We sat down with Eric Croeser, our Director of Partnerships in Mining, to chat about how mines currently manage safety and incident control and how IoT can help ensure intervention before the Bird Triangle fills up because, as we all know, the Bird Triangle theory always rings true.

Not sure what we’re talking about?

Eric, how do mines manage and record safety incidents at the moment?

Mines, as they stand use a few different systems to manage the various aspects of operational safety. The most common threads through them all are people and paper.

The current risk matrix and process set up for the mining industry all starts with a baseline assessment to identify risks and then put systems and processes in place to minimise and manage them.

A baseline risk assessment is followed by an issue-based risk assessment which identifies incident-specific issues, and then broken into mini risk assessments. This should be a closed loop that highlights issues, and affects the changes in issue based risk assessments and, ultimately, the baseline assessment.

Currently, mines rely on people to conduct these assessments and update systems and logs.

Within that feedback loop, the process that should be dynamically updating the issue and baseline risk assessment is the mini risk assessment – the exercise that people do constantly – because that is the thing that always changes.

What are the stumbling blocks with this set up?

Within that short interval change process, if you’re relying on people you’re not getting the actual data. You’re getting biased opinions and run the risk of having paperwork being filled out without actual assessments being done. You don’t know if the paper-based exercise has been completed. And to what degree it was done accurately.

That’s the current status quo.

Where to from here?

When you start going digital, pulling information from the machines and moving away from discretionary to non-discretionary, you know that what you’re getting in, is true.

You have more control over the time frame between event and response to event and start building up that process. Together with that, real-time data gives you a digital audit or evidence trail so that not only can you reconstruct events in real time so that they’re not affected by biases, but you can rebuild the entire event or process.

You’ll be able to start cutting down time frames, gaining access to real, unfiltered data and allowing scenarios to be reconstructed so that your operations can start building a risk approach based on actual events.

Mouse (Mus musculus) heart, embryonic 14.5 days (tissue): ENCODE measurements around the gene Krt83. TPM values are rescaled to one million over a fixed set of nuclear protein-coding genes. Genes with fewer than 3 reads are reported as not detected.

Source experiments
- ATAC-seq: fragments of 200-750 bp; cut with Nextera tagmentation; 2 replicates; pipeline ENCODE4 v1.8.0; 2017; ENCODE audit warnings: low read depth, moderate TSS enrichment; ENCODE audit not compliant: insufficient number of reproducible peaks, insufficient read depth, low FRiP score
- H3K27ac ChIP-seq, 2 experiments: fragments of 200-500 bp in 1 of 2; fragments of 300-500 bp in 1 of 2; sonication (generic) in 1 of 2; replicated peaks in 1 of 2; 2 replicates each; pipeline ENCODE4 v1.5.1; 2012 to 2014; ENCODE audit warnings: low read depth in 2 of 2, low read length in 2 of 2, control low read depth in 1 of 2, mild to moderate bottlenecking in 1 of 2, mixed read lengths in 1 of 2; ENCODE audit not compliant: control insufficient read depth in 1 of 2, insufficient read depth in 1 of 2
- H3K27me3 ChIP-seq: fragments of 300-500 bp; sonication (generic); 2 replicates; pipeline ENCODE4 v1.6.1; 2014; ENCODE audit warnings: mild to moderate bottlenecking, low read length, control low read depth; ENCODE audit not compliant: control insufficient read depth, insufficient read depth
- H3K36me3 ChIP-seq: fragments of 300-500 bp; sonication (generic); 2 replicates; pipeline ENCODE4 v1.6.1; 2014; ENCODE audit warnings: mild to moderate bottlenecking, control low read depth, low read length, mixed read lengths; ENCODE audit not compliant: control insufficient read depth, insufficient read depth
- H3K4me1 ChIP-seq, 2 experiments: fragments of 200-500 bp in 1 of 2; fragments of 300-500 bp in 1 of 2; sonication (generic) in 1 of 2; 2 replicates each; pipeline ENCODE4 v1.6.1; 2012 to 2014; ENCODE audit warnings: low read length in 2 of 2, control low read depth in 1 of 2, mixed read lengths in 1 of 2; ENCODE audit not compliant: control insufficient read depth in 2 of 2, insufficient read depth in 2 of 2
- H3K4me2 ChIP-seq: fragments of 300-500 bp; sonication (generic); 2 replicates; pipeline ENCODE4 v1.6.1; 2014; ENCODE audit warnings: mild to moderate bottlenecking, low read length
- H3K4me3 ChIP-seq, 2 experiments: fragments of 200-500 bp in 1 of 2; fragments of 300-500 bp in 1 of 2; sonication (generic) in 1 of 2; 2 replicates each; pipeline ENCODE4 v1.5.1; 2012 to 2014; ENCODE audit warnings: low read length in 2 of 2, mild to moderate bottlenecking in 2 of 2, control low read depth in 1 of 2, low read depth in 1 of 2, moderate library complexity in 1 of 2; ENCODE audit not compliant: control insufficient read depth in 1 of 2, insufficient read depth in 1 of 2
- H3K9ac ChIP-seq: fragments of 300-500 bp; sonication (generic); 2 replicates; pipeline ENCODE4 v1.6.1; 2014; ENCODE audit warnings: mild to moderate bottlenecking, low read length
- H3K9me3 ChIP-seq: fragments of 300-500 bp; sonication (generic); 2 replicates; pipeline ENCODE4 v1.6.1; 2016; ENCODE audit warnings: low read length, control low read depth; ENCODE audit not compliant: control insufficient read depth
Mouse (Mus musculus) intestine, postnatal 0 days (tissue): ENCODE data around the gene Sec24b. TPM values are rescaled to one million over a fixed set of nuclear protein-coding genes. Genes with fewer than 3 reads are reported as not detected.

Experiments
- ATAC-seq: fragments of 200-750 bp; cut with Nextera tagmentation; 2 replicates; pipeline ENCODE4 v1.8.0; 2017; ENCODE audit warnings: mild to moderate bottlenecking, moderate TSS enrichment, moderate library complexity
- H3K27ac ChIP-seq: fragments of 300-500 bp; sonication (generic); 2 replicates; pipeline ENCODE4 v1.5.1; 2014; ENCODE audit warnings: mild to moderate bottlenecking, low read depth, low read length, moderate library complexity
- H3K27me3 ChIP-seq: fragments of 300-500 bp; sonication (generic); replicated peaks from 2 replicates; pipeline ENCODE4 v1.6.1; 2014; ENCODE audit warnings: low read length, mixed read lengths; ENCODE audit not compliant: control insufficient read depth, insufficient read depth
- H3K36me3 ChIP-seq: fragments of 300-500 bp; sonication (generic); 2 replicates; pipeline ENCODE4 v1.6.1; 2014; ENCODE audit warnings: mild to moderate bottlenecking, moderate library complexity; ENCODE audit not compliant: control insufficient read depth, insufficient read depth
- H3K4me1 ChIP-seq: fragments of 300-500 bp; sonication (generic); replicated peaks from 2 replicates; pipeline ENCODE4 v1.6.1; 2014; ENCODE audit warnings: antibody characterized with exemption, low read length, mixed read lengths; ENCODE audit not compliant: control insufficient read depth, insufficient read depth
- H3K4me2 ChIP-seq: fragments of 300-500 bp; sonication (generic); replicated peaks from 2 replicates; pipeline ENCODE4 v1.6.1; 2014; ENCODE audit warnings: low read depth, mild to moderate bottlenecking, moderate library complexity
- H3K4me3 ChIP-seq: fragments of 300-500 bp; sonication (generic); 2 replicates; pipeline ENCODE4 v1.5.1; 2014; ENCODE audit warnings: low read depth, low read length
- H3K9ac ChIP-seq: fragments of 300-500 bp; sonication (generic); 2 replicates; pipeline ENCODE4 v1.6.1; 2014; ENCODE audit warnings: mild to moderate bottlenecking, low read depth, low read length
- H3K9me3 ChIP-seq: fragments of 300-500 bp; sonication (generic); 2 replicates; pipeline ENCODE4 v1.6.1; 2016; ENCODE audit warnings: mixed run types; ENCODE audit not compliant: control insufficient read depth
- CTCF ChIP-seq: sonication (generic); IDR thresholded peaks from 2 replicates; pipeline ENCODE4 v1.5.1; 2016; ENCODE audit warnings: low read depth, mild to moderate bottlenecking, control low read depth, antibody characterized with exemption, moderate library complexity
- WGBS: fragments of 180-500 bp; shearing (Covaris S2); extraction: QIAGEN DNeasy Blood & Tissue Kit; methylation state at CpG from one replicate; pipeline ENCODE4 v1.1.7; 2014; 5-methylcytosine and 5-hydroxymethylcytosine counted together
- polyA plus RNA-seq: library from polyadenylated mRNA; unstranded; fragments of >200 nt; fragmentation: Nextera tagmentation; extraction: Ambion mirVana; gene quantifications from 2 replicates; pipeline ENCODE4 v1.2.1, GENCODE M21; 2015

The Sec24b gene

What would you put down as the biggest benefit of digitalisation?

In short – accurate data.

Let’s look at the Bird Triangle.

In mining, we always look at fatalities free rates through production shifts – these are done on a fatality rate per 1000 man hours worked. We always look at lost time injuries, decapacitating injuries and minor injuries. But where we fall short is in accurately tracking the near misses and unsafe acts, the actions that make up the base at the bottom of the Bird Triangle. How do you know how many times you almost had an accident?

The base incidents and near misses or collisions, excessive machine use or damages, PLCs integrated into different systems showing how many times conveyer belts fall out on pull keys – those are the events that are likely caused by someone doing something unsafe. In a digitalised word, you can start to dig down for more information.

These incidents are tracked manually. Think of the paperwork and time required to report on nearly hitting someone, as well as the ease of recording this whilst under the pressue of needing to perform. Then consider an employer who downgrades performance ratings based on incidents being filed. Would you track them all accurately, even if no-one is injured.

In a majority of mines, inspections are likely mostly paper-based versus being conducted digitally, in real-time, in-shift. Again, even the pieces of paper can’t identify the stuff that never happened.

So, does this mean that the Bird Triangle theory goes out the window?

No. On the contrary, more accurate recording in the bottom two portions of the triangle ensure that you are able to intervene prior to the Bird Triangle filling up to LTI / Fatality.

As soon as you have a digital trail, you can start to accurately track and predict incidents.


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